Have you ever looked down at your cigar while enjoying a smoke and wondered how exactly the tobacco was harvested? The harvesting process is actually a lot more complicated than you probably thought, and it requires judgment and expertise on the part of the grower. Countless factors determine which tobacco harvesting methods are used and how they are applied. Growers not only have to choose between two main methods, but they also need to time everything properly during every step of the process. In short, there is a lot of brainpower behind the tobacco leaves before they’re ever even rolled into a cigar.
There are two main tobacco harvesting methods: leaf priming and stalk cutting. Each method has its advantages, and the decision of which to use depends largely on the type of tobacco.
This is the most common method of tobacco harvesting in the present day. In this method, individual leaves are cut off the plant. A grower typically removes only two or three leaves a week, leaving the rest of the plant to grow as before.
The priming process begins about two months after transplanting (tobacco plants are typically seeded inside before being transplanted to outdoor fields). Growers pick the leaves that have begun to lighten in color and curl at the tip. The leaves are removed two or three at a time until the entire plant has been picked.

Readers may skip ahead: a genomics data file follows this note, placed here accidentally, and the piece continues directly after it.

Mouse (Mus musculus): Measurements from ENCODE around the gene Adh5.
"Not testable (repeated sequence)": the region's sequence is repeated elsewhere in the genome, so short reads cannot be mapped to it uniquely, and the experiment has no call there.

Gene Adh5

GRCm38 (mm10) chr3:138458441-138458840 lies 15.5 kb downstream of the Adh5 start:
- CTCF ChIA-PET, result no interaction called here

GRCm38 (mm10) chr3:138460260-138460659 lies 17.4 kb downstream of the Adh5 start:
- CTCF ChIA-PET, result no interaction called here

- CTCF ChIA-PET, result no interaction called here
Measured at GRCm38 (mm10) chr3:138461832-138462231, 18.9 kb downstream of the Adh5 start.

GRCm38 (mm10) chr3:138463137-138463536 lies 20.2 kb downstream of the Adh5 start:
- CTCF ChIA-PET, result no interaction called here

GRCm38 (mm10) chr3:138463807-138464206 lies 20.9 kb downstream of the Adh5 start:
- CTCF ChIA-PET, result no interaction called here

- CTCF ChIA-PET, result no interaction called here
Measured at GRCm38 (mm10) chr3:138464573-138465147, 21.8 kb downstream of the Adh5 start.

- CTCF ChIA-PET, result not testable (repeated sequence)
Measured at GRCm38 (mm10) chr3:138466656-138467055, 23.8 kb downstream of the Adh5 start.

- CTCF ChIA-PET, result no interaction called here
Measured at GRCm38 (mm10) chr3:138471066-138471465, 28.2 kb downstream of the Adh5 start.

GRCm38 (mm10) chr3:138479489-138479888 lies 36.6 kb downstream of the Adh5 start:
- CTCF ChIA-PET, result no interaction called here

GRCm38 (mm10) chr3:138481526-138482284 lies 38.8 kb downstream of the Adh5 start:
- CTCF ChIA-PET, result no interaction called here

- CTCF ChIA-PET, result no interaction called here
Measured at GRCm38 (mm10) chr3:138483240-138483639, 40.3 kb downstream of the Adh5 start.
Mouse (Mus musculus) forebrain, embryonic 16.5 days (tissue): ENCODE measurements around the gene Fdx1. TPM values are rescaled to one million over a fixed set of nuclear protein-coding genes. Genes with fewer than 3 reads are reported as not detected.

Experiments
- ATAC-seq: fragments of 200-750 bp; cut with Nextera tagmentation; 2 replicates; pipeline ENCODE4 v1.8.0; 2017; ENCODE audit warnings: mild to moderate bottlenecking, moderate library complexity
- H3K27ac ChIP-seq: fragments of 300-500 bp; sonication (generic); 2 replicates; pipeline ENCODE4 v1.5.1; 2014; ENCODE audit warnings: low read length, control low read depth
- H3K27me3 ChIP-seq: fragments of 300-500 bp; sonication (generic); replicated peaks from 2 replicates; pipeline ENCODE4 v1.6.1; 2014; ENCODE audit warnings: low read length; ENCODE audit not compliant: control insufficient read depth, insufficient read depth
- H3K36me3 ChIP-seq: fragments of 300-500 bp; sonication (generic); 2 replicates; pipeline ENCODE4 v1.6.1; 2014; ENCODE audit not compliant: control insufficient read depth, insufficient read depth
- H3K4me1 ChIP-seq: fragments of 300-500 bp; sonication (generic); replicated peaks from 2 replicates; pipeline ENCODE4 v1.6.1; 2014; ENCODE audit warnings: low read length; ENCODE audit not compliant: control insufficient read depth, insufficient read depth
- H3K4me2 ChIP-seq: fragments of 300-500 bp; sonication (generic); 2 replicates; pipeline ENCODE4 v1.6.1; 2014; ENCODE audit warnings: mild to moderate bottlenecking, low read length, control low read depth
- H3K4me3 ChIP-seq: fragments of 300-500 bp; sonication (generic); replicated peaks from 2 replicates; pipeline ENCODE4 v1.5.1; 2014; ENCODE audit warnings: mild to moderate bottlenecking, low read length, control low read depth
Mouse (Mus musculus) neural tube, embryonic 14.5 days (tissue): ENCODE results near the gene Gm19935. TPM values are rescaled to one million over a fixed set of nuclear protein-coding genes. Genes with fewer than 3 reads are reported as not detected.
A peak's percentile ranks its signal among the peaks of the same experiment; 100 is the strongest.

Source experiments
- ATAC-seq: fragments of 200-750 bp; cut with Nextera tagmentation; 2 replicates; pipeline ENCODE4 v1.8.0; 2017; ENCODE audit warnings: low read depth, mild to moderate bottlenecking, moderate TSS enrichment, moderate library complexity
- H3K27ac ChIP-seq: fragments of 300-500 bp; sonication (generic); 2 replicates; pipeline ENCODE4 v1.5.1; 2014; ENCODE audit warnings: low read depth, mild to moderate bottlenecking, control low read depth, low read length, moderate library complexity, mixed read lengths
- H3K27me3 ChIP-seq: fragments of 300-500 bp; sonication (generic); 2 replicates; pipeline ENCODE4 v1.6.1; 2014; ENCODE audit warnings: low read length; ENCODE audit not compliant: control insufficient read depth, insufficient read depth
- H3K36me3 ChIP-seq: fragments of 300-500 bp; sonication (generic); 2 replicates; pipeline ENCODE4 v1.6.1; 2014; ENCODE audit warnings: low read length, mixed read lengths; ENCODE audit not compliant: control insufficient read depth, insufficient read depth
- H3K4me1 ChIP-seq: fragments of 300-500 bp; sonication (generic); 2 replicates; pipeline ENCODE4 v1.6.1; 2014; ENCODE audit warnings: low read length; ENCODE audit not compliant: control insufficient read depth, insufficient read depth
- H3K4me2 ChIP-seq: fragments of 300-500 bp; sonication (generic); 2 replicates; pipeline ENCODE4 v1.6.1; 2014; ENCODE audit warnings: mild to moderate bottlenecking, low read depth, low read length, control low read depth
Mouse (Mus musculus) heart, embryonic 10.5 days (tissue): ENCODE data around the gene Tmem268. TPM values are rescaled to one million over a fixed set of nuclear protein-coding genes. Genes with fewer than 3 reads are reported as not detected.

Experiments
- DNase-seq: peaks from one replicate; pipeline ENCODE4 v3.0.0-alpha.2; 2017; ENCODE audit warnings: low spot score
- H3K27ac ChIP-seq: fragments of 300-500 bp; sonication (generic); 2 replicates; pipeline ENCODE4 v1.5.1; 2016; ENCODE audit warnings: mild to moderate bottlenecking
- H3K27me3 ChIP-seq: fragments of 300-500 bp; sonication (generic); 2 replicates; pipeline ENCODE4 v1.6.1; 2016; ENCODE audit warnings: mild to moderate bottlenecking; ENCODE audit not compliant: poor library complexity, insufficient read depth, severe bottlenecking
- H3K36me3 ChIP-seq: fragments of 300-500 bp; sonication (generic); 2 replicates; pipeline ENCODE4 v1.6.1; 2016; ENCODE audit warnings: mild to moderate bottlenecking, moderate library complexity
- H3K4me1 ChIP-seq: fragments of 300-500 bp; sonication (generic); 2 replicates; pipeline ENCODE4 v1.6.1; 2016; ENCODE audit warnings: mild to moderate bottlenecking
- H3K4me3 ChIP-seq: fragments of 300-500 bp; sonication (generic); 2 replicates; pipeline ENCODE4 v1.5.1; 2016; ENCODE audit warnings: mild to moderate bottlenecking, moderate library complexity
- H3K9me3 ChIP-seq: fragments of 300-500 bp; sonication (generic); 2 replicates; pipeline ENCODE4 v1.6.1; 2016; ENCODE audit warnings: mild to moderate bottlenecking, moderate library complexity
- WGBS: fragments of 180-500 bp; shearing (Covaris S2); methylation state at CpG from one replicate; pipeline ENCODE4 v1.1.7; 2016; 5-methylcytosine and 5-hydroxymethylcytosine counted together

How early the leaves are picked goes on to affect the character and flavor of the tobacco. Leaves that spend more time on the stalk tend to produce stronger tobacco, while those that are picked first are weaker.
While it is no longer as common as leaf priming, this method was once dominant in global tobacco production. As its name suggests, the method consists of cutting the stalk, usually just above the ground, to harvest the entire plant at once. Its former popularity owes to the fact that it requires less labor, allowing a small-time farmer to cultivate tobacco. For certain strains of tobacco, including Connecticut Broadleaf and San Andres Negro, the stalk cutting method is still used today.
It is not just the harvesting that differs in the stalk-cutting method, but the entire preparation of the tobacco as well. Rather than fermenting the leaves one at a time, as in the leaf priming method, with stalk cutting the entire stack is fermented at once, often underground. The stacks are then dried outdoors for an entire day before being placed in a curing barn for the completion of the process.
Whatever method a grower chooses, tobacco harvesting is a challenge that requires nuance and understanding. There is no idiot’s guide for properly harvesting tobacco, nor a set of one-size-fits-all guidelines. Ultimately, it is up to the harvester to determine what needs to be done and when. A skilled grower can read the tobacco like a book and decide when leaves need to be cut, when stalks are sufficiently dried, and when the curing process is complete. All this knowledge goes toward the production of the high-quality cigars you so greatly enjoy smoking.
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